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The Importance of Being Earnest
by Oscar Wilde

Original Four Act Version

Upstairs at the Gatehouse


Cast list

Press Release
(including historical notes)



John Worthing, J.P.
Marcus McSorley
Algernon Moncrieff
Oliver Fabian
Lane / Merriman
William Argent
Lady Bracknell
Frances Cuka
Hon. Gwendolen Fairfax
Louise Houghton
Cecily Cardew
Gemma Harvey
Miss Prisn
Jackie Skarvellis
Rev. Canon Chasuble, D.D.
Roger Sansom
Moulton / Mr Gribsby
Tony O'Brien
James (Footman)
Richard Sansom
Directed by
Bryan Hands & Kenneth Michaels
Set Construction
John Dalton
SM / Technician
Anjali Kale
Costumes supplied by
The Miller Centre, Caterham, Surrey
Carola Stewart
Poster Cartoonist
Charles Yorke
Script Consultant
Roger Sansom
Programme Design
Paddy Gormley
Production Photography
Theatre Manager
Sean Prior
Technical Manager
Racky Plews
Audio Consultant
Jon Raper

Logos would like to thank Paul and Shirley at the Archway Methodist Church for the use of the rehearsal room and storage space, and also Murugesh and Rebecca at Greggs in Watling Avenue, Burnt Oak for their delicious muffins and cupcakes. 


Click the image on the right for the press release, including historical information about the four act version of the play. 



Click for press release

(Left) Mr Gribsby, the solicitor, collecting a debt... in a case of mistaken identity.

Howard Loxton, Camden New Journal

THIS is not the version of Oscar Wilde’s classic usually performed but a fuller four-act version.
For its premier in 1895 actor-manager George Alexander wanted a shorter, tighter play and got Wilde to cut a whole act which Bryan Hands and Kenneth Michael’s production here restores.

“A trivial comedy for serious people” is what its author called it and it is a very funny one, at the expense of the brainless upper classes.

Its witty lines are so good you laugh afresh no matter how many times you have heard them. Marcus McSorley and Oliver Fabian give a youthful charm to the young aristos John and Algy – and Louise Houghton and Gemma Harvey match them with Gwendolen and Cecily, both determined to marry the imaginary Ernest.

John Worthing, J.P.

To its plot concerning marriage broking, a lost baby, a lost handbag, a fantasy diary and an imaginary invalid, this version adds a scene in which the law arrives to arrest John for non-payment of the massive restaurant bill he has run up at the Savoy under than name of Ernest.

It emphasises the irresponsibility of a character who can otherwise seem quite upright and underlines Wilde’s political critique. The play is attractively mounted in a clever folding set and has a delightful double in William Argent’s two butlers, with different moustaches.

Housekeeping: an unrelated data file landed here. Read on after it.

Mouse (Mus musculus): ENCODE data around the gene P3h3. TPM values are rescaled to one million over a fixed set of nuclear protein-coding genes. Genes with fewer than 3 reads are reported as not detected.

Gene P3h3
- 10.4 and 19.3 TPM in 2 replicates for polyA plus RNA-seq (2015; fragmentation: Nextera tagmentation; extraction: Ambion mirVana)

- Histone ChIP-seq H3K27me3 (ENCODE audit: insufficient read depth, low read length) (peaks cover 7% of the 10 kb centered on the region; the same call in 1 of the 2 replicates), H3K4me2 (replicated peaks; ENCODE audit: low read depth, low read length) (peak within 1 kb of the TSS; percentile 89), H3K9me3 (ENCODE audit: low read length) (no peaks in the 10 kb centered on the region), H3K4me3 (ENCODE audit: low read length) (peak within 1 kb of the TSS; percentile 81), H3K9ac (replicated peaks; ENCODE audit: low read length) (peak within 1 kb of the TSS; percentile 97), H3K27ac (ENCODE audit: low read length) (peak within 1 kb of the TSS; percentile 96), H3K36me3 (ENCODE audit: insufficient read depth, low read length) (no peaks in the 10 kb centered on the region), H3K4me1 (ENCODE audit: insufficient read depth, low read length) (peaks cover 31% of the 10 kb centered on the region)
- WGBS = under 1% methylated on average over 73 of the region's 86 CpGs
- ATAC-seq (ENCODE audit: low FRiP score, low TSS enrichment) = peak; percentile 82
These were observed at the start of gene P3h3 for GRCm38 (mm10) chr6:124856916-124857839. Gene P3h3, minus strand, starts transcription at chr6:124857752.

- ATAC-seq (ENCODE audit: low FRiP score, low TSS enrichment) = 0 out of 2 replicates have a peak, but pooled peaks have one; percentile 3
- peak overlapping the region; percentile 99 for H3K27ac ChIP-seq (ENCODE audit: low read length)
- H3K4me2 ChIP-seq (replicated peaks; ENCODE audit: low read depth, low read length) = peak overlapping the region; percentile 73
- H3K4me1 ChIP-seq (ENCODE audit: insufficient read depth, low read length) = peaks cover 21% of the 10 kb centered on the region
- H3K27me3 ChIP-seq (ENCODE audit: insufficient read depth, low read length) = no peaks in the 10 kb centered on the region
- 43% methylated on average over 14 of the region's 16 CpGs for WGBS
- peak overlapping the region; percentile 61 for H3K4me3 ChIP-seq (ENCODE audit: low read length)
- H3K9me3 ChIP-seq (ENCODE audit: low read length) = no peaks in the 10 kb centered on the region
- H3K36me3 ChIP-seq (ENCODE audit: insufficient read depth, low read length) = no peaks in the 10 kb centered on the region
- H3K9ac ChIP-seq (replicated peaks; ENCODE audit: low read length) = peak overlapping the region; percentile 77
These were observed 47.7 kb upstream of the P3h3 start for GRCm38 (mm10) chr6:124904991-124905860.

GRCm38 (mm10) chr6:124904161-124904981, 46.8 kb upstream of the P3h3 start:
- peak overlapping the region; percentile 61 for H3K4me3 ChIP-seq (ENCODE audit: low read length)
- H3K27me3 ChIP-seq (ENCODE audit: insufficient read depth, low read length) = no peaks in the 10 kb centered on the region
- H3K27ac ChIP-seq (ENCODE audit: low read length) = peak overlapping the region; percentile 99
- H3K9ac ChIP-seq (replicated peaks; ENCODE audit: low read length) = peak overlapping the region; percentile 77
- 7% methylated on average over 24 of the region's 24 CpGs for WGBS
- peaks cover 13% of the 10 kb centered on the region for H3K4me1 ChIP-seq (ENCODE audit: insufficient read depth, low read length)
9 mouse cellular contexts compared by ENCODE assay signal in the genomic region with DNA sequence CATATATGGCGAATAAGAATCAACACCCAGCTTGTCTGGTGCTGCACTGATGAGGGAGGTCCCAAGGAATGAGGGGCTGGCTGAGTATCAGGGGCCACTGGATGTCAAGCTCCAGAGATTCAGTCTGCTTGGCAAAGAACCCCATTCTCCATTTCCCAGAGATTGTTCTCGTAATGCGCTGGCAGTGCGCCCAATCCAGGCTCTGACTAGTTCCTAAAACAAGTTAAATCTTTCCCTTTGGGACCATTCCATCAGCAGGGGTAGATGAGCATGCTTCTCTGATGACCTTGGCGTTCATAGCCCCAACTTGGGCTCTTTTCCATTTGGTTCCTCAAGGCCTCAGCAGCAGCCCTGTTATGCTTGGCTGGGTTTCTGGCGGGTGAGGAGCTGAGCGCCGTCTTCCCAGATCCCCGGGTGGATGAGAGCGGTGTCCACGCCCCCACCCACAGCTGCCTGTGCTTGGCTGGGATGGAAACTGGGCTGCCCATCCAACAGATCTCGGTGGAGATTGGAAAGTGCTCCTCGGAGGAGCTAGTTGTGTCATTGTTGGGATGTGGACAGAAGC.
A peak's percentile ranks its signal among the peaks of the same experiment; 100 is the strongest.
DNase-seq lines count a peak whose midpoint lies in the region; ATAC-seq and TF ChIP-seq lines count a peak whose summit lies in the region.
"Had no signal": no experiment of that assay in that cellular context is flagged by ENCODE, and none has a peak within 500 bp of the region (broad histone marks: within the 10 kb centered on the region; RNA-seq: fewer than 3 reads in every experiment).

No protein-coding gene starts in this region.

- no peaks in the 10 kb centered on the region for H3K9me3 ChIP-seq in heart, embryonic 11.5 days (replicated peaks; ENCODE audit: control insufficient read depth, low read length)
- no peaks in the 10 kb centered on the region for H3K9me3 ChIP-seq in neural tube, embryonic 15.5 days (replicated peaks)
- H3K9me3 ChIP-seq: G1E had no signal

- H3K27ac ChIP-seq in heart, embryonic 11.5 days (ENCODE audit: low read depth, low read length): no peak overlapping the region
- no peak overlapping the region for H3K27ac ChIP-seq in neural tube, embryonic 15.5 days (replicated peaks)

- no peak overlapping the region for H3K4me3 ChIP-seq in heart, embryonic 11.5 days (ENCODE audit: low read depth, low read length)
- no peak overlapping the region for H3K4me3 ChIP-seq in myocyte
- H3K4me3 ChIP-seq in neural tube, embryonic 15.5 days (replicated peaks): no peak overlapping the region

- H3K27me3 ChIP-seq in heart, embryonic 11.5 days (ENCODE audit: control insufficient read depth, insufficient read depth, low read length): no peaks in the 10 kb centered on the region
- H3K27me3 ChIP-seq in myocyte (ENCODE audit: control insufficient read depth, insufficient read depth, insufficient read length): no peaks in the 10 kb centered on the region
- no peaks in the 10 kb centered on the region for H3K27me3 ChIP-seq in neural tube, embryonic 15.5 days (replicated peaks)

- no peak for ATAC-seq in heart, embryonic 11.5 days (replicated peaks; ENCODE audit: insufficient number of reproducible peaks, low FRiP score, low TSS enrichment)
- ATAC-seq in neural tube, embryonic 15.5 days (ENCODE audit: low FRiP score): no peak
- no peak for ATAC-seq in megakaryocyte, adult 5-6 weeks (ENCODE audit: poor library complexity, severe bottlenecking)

Aline Waites, Hampstead & Highgate Express

"The Importance" - again? The most famous comedy in the English language seems to pop up every couple of months. However it is presented, that incredible dialogue is still awe-inspiring.

The writing and the wit is, of course, unsurpassable, but the main charm is its utter heartlessness. There is no pretence - no altruism, every character is cheerfully selfish and that is what makes it so very special and so very funny.

Algernon Moncrieff & Cecily

Algernon Moncrieff

Jack & Cecily

Lady Bracknell

No one is going to make it to the altar without approval from Gwendolen’s mother and Algy’s aunt Lady Bracknell, a role for more than half a century in the shadow of Edith Evans’ grandiose performance. Frances Cuka is no imitation Evans. She finds her own reality in the part and has picked up on the fact that Bracknell was not wealthy when she married; she makes her very human, still careful to behave correctly for the position marriage brought her.

Hon. Gwendolen Fairfax


Prism with the Handbag
In this production, there is no attempt to reproduce any of the other versions. Oliver Fabian and Marcus McSorley who play Algy and Jack, the two cornerstones of the piece, are fresh and natural and their friendship seems totally real.

Frances Cuka can now join the line of respected actors who have played Lady Bracknell - and it is a triumph. She has the lightest of touches and every word she says seems to spring from the delightfully cold heart and acid tongue of her character. She even manages to surprise with her rendering of the line impersonated since it was uttered by Dame Edith Evans. One waits, in anticipation, for "A handbag?" It is worth waiting for!

Chasuble & Prism

Jack & Gwendolen

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